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Licensing virtual machines: Industry tackles tough questions

How to license virtual machines is still a big question. Industry vendors and analysts are trying to answer it quickly to cut IT costs.

IT managers are still scratching their heads over the rules of virtualization licensing as corporations race to adopt the burgeoning technology.

At VMware's Virtual Infrastructure 3 launch, which took place early June in Cambridge, Mass., VMware CEO Diane Greene gave her take on the future of virtualization licensing. "I think we will see stakes in the ground over the next year on this issue," said Greene. "The industry is working toward a per- [virtual machine] model that is slightly different from a per-server model," she added.

"There are many licensing categories, such as licensing per processor, by named device or by user," said Alvin Park, an analyst at Gartner Inc., the Stamford, Conn.-based consulting firm. "But no one has the answer yet as to how to license virtualization."

The challenge has not gone unnoticed among vendors. Microsoft addressed the virtualization licensing question last year with the release of the enterprise version of Windows Server 2003 R2. Customers can run up to four virtual instances on one physical server at no additional cost on R2. Windows Longhorn Datacenter Edition, the forthcoming Microsoft server release expected next year, will allow customers to run an unlimited number of virtual instances on one physical server.

IBM executives recently said the company will release a usage-tracking software called IBM Tivoli Usage and Accounting Manager. The IBM product will enable software charges to be based on the amount of processing power that is used on a virtualized server.

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The software works similarly to how utility companies meter and bill for electric, gas, oil and water consumption, according to IBM. It provides a Web-based interface that meters and bills technology use. Customers can measure the use of a certain technology, such as a virtual server, by department or individual and then bill accordingly.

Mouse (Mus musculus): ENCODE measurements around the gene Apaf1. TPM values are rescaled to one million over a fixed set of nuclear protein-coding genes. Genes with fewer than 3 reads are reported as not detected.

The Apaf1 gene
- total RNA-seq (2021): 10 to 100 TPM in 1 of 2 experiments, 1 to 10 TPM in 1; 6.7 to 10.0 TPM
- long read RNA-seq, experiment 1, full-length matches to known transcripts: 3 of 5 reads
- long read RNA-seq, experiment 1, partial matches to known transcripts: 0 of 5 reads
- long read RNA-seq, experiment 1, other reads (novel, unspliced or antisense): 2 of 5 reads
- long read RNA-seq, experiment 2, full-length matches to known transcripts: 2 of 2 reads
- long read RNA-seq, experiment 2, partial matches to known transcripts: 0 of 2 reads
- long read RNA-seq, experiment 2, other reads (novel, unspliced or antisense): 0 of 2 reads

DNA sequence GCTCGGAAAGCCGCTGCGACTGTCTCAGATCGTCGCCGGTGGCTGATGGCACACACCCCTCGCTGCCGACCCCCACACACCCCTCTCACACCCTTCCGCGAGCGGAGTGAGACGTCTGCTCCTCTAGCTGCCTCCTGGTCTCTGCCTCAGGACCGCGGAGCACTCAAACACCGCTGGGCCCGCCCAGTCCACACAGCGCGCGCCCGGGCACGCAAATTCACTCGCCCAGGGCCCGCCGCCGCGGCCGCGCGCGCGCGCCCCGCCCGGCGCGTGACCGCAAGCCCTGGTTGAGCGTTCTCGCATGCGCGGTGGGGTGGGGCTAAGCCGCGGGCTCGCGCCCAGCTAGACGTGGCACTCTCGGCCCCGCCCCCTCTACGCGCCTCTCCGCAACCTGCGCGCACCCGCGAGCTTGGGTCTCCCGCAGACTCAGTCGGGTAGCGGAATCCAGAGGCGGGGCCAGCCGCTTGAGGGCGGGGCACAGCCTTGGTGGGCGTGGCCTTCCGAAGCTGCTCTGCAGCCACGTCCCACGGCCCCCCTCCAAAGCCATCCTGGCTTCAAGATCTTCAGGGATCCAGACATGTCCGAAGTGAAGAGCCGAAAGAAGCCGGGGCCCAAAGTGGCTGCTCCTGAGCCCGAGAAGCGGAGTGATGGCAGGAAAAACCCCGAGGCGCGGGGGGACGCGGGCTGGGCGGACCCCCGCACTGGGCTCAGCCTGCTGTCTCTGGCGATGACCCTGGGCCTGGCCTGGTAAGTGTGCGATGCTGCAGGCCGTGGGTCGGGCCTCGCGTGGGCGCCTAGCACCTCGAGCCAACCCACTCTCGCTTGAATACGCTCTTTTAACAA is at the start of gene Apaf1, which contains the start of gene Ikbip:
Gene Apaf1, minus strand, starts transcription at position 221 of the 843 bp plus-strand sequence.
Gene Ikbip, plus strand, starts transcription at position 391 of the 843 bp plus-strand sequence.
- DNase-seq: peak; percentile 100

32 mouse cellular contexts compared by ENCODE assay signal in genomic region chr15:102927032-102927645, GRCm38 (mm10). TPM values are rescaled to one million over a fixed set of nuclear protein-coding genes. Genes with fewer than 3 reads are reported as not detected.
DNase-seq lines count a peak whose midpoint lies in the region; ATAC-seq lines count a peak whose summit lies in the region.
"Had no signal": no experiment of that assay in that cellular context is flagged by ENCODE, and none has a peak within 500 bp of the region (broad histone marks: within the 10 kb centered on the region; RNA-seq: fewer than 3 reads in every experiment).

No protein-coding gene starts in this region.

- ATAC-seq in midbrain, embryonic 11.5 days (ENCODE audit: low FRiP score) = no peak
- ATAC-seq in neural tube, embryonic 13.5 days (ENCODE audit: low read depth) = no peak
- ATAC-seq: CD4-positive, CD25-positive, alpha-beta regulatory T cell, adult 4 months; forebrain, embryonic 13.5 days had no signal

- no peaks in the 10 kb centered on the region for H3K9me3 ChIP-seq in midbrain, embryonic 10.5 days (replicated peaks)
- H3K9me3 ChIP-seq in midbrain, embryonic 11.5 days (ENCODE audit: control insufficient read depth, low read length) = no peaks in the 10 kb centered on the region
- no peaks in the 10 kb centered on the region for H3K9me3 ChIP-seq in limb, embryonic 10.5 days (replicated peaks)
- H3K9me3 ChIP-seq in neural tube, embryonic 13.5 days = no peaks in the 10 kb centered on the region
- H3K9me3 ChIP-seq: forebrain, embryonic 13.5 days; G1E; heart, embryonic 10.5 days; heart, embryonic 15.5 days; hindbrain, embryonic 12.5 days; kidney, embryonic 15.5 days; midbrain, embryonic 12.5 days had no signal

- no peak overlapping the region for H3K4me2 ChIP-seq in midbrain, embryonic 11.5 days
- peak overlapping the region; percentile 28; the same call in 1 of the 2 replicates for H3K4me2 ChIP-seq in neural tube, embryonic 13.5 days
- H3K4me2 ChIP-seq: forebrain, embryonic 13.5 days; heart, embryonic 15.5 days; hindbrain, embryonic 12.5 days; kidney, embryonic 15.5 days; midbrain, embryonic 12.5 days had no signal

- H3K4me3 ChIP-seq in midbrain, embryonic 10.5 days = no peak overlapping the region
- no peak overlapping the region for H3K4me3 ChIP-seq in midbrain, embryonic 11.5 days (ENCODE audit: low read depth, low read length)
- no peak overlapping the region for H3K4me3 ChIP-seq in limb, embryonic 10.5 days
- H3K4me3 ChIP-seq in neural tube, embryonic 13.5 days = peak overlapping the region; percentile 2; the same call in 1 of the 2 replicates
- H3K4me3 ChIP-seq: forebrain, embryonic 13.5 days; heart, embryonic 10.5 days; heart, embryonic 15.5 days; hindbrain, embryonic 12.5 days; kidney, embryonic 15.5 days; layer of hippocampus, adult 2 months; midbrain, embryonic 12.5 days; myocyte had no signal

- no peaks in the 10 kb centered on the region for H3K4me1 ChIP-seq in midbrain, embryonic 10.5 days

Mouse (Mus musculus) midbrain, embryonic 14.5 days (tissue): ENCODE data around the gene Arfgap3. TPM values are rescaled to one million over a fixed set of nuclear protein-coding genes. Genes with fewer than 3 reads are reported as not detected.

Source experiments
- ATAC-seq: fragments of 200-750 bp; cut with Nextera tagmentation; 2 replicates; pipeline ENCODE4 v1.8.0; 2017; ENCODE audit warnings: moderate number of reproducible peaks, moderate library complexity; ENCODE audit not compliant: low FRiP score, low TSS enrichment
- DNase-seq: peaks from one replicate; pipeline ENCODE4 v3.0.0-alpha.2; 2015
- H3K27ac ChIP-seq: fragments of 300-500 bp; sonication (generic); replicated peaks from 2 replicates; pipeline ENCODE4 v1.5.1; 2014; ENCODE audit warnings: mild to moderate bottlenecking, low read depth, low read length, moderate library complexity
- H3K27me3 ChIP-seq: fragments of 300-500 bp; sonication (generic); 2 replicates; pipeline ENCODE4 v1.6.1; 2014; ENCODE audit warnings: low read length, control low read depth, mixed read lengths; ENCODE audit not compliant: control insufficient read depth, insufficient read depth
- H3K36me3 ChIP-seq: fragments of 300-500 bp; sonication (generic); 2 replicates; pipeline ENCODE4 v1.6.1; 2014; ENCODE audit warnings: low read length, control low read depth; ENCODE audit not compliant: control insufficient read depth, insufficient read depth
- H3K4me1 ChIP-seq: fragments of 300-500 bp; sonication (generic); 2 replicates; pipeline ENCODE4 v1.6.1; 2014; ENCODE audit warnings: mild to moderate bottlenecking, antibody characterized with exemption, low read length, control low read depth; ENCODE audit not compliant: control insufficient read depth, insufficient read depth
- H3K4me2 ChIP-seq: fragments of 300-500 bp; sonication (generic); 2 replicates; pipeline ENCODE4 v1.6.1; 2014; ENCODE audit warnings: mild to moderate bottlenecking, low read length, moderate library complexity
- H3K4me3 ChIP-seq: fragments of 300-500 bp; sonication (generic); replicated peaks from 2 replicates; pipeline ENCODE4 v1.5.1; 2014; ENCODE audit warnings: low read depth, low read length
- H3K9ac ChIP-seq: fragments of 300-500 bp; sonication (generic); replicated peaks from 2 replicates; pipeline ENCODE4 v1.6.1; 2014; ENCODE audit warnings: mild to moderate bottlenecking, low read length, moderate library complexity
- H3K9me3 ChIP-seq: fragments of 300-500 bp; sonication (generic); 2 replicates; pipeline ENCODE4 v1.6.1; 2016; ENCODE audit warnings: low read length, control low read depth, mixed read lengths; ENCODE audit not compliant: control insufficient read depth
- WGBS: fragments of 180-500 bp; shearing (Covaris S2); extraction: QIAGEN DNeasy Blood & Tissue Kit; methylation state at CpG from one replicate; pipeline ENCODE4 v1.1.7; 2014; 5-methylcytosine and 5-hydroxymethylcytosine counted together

The IBM model differs from current licensing rules, which are not favorable in a virtualization environment, said Al Gillen, a research vice president at IDC in Framingham, Mass.

As an example, customers using virtualization products, such as VMware's ESX server, are often running several virtual copies of an operating system on their servers. In these cases, companies struggle with the question of whether they must abide by the old rule of one license per physical box – or if they need one license for each instance of the OS.

"If you want to run two instances of Windows, you need to buy licensing for two copies of the OS," he said.

The result, according to both Gillen and Park, is a massive increase in software costs for IT departments who are likely using virtualization as a cost-saving measure.

"People adopt virtualization because they see it as having a major hardware savings component,' said Park. "But they often find those savings are impacted by the increased cost of software."

The complexity is made even worse when considering the issue of licensing and dual-core and multi-core chips, said Park. These processors allow a server to run even more copies of an OS or application than a standard single-core processor.

"A lot of people implementing virtualization in the near future will be doing it on new hardware with dual-core processors," he said. "When that happens, we are really going to see software costs go up."

Park predicts the questions surrounding virtualization licensing will eventually drive the industry to adopt a software-as-a-service or utility-based pricing scheme similar to the IBM product.

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